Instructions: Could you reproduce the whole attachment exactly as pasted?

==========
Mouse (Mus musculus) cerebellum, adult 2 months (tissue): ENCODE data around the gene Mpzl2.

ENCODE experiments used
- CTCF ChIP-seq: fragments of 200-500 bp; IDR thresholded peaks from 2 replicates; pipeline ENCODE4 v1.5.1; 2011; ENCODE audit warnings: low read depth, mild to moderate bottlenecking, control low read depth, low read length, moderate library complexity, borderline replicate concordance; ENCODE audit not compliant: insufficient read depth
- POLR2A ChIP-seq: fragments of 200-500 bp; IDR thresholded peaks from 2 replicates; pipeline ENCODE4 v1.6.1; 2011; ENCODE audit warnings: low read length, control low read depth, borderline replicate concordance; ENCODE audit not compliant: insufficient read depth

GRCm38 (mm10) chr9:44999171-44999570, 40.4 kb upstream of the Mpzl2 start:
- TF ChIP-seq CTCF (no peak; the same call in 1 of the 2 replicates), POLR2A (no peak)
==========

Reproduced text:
Mouse (Mus musculus) cerebellum, adult 2 months (tissue): ENCODE data around the gene Mpzl2.

ENCODE experiments used
- CTCF ChIP-seq: fragments of 200-500 bp; IDR thresholded peaks from 2 replicates; pipeline ENCODE4 v1.5.1; 2011; ENCODE audit warnings: low read depth, mild to moderate bottlenecking, control low read depth, low read length, moderate library complexity, borderline replicate concordance; ENCODE audit not compliant: insufficient read depth
- POLR2A ChIP-seq: fragments of 200-500 bp; IDR thresholded peaks from 2 replicates; pipeline ENCODE4 v1.6.1; 2011; ENCODE audit warnings: low read length, control low read depth, borderline replicate concordance; ENCODE audit not compliant: insufficient read depth

GRCm38 (mm10) chr9:44999171-44999570, 40.4 kb upstream of the Mpzl2 start:
- TF ChIP-seq CTCF (no peak; the same call in 1 of the 2 replicates), POLR2A (no peak)